- Decreased body hair
What is a renin test?
The renin test measures the level of renin in the blood. Renin is a hormone made by the kidney and controls the production of another hormone – aldosterone. Renin test is useful in diagnosing primary aldosteronism or PA, a disease that happens from having too much aldosterone. PA is also known as Conn syndrome causing high blood pressure. If this condition is left untreated, high blood pressure can increase the risk of stroke, heart attack, and kidney failure. Occasionally PA causes low potassium levels, so you may also need this test when you have symptoms of low potassium. It may include:
- Excessive thirst
Purpose of aldosterone to renin ratio test
Usually, the blood aldosterone test and a renin test are done together if someone has high blood pressure, and especially if a person also has low potassium. This test is done to see if your aldosterone or renin levels are abnormal. And to detect hyperaldosteronism, overproduction of aldosterone, and hypoaldosteronism, underproduction of aldosterone. You may also need this test if your doctor identifies an electrolyte imbalance or when you develop symptoms of hyperaldosteronism, like muscle weakness or high blood pressure.
How should you prepare for this test?
For this test, the healthcare provider may ask you to be upright or lying down for 15-30 minutes before drawing blood. And you may need to avoid certain foods, beverages, or medications before the test. Consult your healthcare provider before taking the test. Additionally, aldosterone levels are high in the morning. So, you may need to have the test in the morning after you have been awake and moving around for about 2 hours. Make sure to tell your healthcare provider about all medicines, herbs, vitamins, and supplements you are taking.
What happens during the aldosterone to renin ratio test?
The blood sample is drawn by a needle from a vein in the arm to measure blood aldosterone and renin. As the blood aldosterone levels vary throughout the day and are affected by position, some healthcare providers may prefer 24-hour urine collection for aldosterone. And in some cases, the blood sample is collected from the renal or adrenal veins by insertion of a catheter. It is done in the hospital at major medical centers by a specially trained radiologist.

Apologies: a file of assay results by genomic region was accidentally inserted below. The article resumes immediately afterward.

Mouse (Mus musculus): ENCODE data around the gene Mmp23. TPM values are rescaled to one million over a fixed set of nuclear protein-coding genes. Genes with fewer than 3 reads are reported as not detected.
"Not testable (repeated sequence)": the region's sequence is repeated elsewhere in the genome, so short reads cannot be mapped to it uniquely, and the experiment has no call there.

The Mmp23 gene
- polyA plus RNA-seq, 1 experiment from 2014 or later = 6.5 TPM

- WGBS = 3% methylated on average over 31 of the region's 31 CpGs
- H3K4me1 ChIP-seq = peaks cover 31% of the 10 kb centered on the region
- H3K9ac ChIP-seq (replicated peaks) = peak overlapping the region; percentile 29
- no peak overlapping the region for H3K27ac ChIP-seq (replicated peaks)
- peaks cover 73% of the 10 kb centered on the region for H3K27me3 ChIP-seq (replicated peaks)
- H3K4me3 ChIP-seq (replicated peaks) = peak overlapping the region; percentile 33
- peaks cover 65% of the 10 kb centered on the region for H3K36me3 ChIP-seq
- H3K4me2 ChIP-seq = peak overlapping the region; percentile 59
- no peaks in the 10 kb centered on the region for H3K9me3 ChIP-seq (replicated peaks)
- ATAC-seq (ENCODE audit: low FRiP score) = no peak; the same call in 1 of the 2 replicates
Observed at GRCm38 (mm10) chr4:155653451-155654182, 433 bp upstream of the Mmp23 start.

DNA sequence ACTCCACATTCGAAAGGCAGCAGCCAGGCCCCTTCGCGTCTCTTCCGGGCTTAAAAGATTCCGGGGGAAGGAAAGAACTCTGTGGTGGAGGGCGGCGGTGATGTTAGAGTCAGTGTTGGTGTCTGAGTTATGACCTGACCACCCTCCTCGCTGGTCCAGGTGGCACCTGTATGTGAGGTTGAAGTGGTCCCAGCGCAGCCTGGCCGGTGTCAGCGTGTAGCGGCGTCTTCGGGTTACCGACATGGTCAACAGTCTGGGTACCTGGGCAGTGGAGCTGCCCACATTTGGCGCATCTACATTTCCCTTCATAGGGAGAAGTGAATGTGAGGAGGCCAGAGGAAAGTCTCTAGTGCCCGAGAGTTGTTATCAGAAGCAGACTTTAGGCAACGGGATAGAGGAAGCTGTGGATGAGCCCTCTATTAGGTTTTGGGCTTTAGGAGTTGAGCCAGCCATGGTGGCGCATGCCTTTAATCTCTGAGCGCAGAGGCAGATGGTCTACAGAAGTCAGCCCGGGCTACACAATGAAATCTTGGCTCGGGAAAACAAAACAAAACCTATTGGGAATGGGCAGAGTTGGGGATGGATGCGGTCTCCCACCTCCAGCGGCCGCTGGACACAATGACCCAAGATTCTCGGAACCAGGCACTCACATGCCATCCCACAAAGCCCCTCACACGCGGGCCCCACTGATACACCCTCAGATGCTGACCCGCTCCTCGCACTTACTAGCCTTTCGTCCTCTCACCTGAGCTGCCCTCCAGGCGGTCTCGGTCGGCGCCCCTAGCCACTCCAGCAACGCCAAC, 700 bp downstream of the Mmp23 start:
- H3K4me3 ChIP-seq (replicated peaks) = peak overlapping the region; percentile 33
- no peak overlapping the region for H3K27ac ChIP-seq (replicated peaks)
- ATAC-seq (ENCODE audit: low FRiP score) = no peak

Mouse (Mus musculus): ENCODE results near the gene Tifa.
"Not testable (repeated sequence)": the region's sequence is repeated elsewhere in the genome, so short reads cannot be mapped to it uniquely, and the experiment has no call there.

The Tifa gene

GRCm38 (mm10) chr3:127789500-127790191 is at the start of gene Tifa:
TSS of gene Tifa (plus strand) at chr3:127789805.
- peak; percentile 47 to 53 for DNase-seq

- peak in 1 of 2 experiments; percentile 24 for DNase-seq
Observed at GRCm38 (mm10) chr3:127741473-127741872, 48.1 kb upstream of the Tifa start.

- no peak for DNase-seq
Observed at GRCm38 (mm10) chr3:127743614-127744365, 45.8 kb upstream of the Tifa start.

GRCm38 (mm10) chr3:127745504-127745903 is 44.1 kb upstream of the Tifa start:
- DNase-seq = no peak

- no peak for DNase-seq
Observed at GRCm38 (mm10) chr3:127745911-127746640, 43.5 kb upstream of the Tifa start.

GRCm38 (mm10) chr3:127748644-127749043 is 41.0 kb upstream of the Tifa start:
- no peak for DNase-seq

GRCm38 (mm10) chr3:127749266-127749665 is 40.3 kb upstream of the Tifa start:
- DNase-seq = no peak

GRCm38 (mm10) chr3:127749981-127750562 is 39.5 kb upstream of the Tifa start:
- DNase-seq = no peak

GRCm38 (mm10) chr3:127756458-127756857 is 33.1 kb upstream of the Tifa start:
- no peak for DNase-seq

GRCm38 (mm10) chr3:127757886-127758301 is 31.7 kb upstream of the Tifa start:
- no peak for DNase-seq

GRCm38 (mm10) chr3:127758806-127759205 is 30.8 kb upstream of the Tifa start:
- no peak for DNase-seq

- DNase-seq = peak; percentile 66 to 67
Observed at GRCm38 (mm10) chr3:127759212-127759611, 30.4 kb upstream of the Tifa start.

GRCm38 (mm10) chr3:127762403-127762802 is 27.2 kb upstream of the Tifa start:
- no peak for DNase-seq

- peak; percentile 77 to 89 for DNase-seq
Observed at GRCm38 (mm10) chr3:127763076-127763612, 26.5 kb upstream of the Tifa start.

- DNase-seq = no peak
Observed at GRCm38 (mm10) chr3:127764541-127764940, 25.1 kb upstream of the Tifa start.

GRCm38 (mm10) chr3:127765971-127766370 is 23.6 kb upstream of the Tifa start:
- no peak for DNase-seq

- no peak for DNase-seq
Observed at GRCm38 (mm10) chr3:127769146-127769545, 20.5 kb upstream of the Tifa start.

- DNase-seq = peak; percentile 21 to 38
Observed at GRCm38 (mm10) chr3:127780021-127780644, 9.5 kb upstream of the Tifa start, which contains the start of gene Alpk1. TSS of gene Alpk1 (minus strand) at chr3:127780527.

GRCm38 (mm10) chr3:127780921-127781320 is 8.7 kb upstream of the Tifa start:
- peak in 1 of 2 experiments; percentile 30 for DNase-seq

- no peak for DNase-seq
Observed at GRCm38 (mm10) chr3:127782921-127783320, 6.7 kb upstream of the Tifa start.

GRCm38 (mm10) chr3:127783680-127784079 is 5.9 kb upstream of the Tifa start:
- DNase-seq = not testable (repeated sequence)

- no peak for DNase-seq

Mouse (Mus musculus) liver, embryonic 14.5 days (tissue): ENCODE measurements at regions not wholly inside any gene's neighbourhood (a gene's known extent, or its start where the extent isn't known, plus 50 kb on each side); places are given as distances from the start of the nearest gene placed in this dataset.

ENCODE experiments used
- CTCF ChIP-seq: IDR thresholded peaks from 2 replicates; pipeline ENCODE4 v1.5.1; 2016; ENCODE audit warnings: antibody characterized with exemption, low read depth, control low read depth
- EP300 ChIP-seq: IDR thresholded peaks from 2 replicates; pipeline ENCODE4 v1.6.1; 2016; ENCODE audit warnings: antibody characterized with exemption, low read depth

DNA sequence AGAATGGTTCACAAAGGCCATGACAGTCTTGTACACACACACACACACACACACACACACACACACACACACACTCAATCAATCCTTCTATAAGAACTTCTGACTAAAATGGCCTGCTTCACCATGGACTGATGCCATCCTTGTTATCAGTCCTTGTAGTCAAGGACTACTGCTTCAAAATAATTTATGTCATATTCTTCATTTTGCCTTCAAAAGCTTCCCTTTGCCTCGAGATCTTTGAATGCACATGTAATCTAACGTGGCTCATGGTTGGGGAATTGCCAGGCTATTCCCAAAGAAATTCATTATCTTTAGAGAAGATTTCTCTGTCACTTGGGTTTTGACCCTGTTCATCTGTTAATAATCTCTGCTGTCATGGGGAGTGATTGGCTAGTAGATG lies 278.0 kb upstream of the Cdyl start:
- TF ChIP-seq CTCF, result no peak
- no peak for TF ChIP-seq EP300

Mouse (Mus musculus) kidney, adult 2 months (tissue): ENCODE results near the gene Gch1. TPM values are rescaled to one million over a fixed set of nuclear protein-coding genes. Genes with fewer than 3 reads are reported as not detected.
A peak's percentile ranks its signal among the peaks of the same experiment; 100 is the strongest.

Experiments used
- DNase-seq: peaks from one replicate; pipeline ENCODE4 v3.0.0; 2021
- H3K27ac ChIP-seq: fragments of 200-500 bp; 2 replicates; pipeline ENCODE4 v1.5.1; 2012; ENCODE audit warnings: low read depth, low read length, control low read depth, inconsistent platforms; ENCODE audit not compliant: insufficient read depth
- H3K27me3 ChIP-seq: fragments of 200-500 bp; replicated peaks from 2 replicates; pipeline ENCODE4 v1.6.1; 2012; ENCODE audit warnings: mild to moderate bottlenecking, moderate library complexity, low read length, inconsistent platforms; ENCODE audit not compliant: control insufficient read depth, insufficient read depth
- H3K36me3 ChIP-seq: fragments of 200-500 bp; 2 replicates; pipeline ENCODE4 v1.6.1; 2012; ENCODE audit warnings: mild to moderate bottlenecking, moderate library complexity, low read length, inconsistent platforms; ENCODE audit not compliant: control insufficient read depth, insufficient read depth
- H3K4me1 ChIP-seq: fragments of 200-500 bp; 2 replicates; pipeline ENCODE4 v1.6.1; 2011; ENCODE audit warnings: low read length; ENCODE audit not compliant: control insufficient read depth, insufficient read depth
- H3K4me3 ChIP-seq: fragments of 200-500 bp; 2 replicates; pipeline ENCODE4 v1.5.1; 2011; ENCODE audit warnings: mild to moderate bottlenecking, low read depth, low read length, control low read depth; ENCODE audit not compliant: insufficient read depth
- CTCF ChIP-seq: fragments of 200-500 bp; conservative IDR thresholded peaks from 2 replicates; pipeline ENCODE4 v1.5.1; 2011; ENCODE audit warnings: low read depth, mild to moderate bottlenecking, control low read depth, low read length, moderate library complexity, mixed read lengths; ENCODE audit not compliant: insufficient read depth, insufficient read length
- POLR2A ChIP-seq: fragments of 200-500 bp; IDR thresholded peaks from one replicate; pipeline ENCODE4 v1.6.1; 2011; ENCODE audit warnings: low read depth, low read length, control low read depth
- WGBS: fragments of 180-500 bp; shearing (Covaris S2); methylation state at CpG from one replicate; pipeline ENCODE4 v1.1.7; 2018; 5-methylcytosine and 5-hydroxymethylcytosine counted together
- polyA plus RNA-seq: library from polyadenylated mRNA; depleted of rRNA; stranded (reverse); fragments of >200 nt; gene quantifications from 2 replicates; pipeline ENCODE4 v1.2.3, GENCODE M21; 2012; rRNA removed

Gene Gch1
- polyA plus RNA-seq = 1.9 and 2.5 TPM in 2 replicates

Risk of this test
There is little risk in having a blood test. It is common to have slight pain or bruise at the spot where the needle was inserted, but most symptoms go away quickly. And there are no known risks in having a urine test.
What do the results mean?
Many factors can affect the test results, it may also include the method each lab uses to do the test. Sometimes even when the test results are different from the normal value, you may not have a problem. So, it is important to talk to your healthcare provider to learn what the results mean for you. Usually, a high level of aldosterone and a low level of renin may indicate that you have primary aldosteronism.
Many factors can affect the levels of aldosterone and renin, it may include:
- Sodium (salt) intake
- Certain medicines
- Time of day the test is done
- Activity level during the day
When you are at risk for primary aldosteronism (PA), you may also have frequent blood pressure tests. A healthcare provider can order other blood tests to identify the cause of high blood pressure or confirm the PA diagnosis.
Aldosterone to renin ratio test can be done in any of the following locations by visiting the lab near you. To know the aldosterone to renin ratio test cost, refer to the first section of the article.
- New Hampshire
- New Mexico
- North Carolina
- North Dakota
- Puerto Rico
- South Carolina
- South Dakota
- West Virginia
Frequently Asked Questions
Will insurance cover my testing cost?
No, insurance will not be covered in the billing. However, they will provide you with a receipt for insurance reimbursement purposes.
How should I book my appointment?
You can choose the most suitable provider from above and make an appointment by following the instructions mentioned by them.
Can I cancel my lab test order?
Yes, you can cancel your lab test order any time before your testing. A refund will be initiated after deducting the cancellation fee. However, cancellation is at the discretion of the provider.
Do the providers offer result interpretations?
Yes, a few providers may provide doctor consultation who will take you through the results and provide clarification if needed.
How do I receive my report?
To ensure your privacy, the test report will be mailed to you by the provider.
Other topics you may also be interested in:-
- Blood Type Test Cost in the US
- What is a Parathyroid Hormone?
- Importance of Microalbumin
- Normal Levels of Apolipoprotein B
- Benefits CoQ10
- Causes of Zika Virus and their Symptoms
- ALT Blood Testing Cost
- Symptoms of Dog Allergy
- Statin Panel Blood Testing in the US
- What is Perimenopause in Women?
- Symptoms of Lactose Intolerance
- Ammonia Testing Cost and Procedure
- What is an AST Blood Test?
- Myoglobin Vs. Hemoglobin
- Foods to Keep Diabetes in Check